There is no clear representation of the leadership of the Civil Rights March. The closest we come to them is a man with a loud-hailer marshalling the crowd at the start: notably he orders the removal of Republican [i.e. IRA] placards. Neither do we get to see the Provisional IRA. There is a brief scene later where two men fire a defensive shot and then hide their rifle: and a lone man shooting at the Paras with a revolver.

Much of the March and the subsequent violence details characters and actions very similar to those in Bloody Sunday. However, the film constantly cuts to actual film footage [either professional or amateur]. And the personal dramas interweaved with the public events are more frequent and involve longer sequences. Important extra scenes are visits to the mortuary, a tangle of blood and corpses: and the Paratroopers relaxing after the event, with racist comments about the Irish / Fenians. There is another major difference. Like Bloody Sunday the film fades or cuts to black to signal ellipses. But as the Paratroopers commence their fusillade against the civilians we are presented with a black screen over which runs the sounds of the shots, the screams and the accompanying noise. This is a powerful sequence which is then followed by the sequence of image and music already mentioned.

Just as with the opening the film goes beyond Bloody Sunday to the Widgery Tribunal. Now we do see the British Prime Minister carefully setting up the investigation. In a revealing sequence witnesses from Derry attending the Inquiry are allowed to be harassed by a Unionist demonstration. We see the low expectations among the people in Derry. Another revealing sequence has the Paratroopers flying in by helicopter and preparing their testimonies. One ordinary soldiers exclaims that they [the authorities]

are  shitting on us. We did our duty. .. [we] lie.

Which is what we hear when they appear. However, one soldier has a different approach. A worried lawyer reads his deposition and then advises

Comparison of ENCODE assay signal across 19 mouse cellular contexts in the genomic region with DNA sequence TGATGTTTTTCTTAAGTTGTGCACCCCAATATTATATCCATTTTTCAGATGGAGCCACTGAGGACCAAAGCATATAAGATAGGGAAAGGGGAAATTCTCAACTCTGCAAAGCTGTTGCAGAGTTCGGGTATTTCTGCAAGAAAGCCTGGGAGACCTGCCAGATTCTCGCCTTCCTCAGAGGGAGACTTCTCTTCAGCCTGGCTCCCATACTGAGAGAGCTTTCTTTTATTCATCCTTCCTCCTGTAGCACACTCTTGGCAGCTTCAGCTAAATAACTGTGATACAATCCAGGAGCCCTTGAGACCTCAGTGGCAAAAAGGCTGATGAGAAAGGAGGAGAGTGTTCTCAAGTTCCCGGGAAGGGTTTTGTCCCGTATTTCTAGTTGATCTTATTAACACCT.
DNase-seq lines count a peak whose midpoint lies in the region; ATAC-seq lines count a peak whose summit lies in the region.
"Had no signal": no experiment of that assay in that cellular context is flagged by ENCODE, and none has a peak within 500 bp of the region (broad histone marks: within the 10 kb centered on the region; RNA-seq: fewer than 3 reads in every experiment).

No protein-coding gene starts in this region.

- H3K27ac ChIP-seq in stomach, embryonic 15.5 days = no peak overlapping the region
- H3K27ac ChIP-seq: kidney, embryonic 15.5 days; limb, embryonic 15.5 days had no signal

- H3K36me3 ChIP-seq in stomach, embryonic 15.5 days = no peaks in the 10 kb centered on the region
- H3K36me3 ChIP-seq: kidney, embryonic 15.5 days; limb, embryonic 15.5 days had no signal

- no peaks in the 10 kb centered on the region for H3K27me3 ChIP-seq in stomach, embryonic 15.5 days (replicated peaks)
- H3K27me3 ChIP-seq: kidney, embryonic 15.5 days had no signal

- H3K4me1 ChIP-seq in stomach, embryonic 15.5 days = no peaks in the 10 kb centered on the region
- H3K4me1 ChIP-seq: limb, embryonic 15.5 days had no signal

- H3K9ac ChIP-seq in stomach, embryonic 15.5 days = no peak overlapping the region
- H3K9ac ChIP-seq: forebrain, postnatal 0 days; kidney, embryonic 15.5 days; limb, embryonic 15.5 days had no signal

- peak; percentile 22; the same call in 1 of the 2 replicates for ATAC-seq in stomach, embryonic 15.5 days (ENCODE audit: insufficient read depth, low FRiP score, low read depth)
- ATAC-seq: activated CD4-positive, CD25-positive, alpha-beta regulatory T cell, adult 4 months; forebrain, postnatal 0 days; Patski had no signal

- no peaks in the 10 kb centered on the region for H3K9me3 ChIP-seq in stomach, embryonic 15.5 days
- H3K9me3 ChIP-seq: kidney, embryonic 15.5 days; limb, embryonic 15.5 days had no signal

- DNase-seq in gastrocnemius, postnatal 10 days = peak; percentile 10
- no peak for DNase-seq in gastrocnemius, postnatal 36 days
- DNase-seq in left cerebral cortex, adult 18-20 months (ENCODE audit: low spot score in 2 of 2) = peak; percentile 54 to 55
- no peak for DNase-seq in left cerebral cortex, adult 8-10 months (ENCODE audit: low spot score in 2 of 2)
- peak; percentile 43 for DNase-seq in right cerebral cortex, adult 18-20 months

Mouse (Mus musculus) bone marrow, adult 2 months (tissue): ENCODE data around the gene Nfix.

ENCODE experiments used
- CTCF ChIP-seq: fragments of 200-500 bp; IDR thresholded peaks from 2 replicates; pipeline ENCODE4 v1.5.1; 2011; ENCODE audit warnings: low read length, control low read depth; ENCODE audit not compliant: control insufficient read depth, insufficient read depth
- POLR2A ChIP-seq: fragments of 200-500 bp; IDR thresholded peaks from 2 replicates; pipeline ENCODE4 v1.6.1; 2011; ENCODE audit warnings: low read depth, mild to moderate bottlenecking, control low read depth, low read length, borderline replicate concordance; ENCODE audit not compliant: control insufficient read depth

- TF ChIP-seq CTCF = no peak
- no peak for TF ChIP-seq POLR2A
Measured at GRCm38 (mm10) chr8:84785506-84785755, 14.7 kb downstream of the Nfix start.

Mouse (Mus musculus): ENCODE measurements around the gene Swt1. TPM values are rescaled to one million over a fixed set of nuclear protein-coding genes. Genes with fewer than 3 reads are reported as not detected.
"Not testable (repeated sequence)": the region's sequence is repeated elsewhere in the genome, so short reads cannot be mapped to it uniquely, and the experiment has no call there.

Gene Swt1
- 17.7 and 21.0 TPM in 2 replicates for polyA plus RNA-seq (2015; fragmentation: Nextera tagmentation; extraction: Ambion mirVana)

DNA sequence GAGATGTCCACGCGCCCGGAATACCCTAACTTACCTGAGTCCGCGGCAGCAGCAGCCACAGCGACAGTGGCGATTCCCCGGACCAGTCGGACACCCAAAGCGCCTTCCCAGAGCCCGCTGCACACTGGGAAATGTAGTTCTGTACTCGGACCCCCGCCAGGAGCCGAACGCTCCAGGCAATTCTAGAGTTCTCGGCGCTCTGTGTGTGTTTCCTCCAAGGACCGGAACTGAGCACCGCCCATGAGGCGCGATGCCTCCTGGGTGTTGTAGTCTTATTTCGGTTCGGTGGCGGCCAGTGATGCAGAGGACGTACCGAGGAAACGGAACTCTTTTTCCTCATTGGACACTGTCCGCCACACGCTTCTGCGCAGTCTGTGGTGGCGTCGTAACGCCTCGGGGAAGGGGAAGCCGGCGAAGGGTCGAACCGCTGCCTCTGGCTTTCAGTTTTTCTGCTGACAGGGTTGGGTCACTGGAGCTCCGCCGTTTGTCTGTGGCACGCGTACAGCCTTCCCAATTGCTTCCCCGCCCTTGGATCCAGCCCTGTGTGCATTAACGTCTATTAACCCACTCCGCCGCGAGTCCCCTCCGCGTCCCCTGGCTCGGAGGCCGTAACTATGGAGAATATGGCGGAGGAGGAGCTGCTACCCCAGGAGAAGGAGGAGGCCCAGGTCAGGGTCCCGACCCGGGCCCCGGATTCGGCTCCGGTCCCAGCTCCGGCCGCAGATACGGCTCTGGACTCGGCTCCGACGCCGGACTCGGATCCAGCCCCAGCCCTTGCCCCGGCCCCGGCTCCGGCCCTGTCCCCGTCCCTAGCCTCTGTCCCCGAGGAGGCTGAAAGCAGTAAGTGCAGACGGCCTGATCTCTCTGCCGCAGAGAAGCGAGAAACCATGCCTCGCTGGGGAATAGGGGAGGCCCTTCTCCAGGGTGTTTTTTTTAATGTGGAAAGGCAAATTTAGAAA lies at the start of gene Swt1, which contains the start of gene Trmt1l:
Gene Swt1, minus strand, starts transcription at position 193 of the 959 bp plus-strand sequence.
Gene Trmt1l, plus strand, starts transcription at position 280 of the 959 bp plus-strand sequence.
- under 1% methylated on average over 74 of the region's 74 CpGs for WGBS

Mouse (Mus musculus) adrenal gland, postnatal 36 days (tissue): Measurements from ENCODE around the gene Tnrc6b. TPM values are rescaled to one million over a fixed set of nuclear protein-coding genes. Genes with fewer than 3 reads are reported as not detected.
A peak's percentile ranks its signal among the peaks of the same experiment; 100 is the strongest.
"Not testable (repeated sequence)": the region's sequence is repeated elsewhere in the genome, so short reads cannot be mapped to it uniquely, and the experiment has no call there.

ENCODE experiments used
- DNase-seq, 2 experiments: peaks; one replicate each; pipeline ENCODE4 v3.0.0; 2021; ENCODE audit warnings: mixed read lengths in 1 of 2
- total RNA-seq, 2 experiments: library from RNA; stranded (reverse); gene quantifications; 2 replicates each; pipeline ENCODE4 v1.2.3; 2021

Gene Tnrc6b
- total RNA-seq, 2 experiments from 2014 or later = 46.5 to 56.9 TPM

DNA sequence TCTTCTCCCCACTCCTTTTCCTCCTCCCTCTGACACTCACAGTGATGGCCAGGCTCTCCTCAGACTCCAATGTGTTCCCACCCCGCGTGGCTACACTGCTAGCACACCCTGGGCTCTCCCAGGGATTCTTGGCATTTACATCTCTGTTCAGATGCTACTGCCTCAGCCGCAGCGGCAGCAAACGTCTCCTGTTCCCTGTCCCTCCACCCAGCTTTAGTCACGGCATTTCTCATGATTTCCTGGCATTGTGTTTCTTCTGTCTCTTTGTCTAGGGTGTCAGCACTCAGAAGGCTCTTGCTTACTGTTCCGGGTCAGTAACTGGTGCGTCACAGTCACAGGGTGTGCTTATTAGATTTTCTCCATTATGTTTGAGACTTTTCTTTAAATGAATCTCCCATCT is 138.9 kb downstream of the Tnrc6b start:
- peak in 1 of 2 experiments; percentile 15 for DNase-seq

your evidence will not be presented.

In the most radical sequence in the film we now see a flashback by the soldier. Essentially we see the events that were only heard above the black screen earlier. We see the shootings of civilian youths, of a man who tries to help the wounded, of a man shot whilst waving a white handkerchief. We also hear the lines shouted by the soldiers including ‘Fenian bastards’ This is violent and powerfully moving; and radically different from Bloody Sunday. It is also analytical. McGovern [presumably] is following one of the maxims of Berthold Brecht, re-arranging the order of the narrative in order to confront the viewer.

This is followed by a fine piece of crosscutting – between Major General Ford attending an investiture with the Queen and young Derry males waiting to take the oath of allegiance to the IRA. In a metaphor about the lack of change a survivor now works in the dead-end job with the [presumably] same coal firm. The film ends by listing the dead and wounded from that day. So Sunday is a more sophisticated and politically conscious film than Bloody Sunday. It is explicit in pointing out the crimanal acts by the British Army at the behest of the British State. It is, though, less clear on the question of the colonial nature of the war in the north of Eire. Its protest is on behalf of the Civil Rights of the people of Derry and of the six counties rather than against the occupation. Whilst it avoids the negative representation of the IRA it also fails to provide space for their position.

This lack of clarity over the nature of the war in the north of Eire spreads right across the media: notably in the use of terms like ‘Catholics’ and ‘Protestants’ or Nationalists and Unionists. the latter pair denoting sectarian conflict. Ken Loach’s two films on the struggle in Eire – The Wind that Broke the Barley (2006) and Jimmy’s Hall (2014) – have a clear exposition of the colonial nature of the war. However, his earlier film Hidden Agenda (1990) has a Civil Rights focus similar to Bloody Sunday; and I felt that the representations of the IRA in that film were similarly problematic. An aspect of this is the tendency of British television to become more radical the farther it moves from the present. This was not true of Loach’s earliest television work, but by the 1980s he was unable to work in British television. It is true of the general run, so that a fine series like Our Friends in the North felt quite radical in the early episodes butt rather supine by the end. So Sunday is definitely preferable to Bloody Sunday, but it was only thirty years after the events that either film was produced and aired.

Note details of the production and cast can be found on IMDB for both films.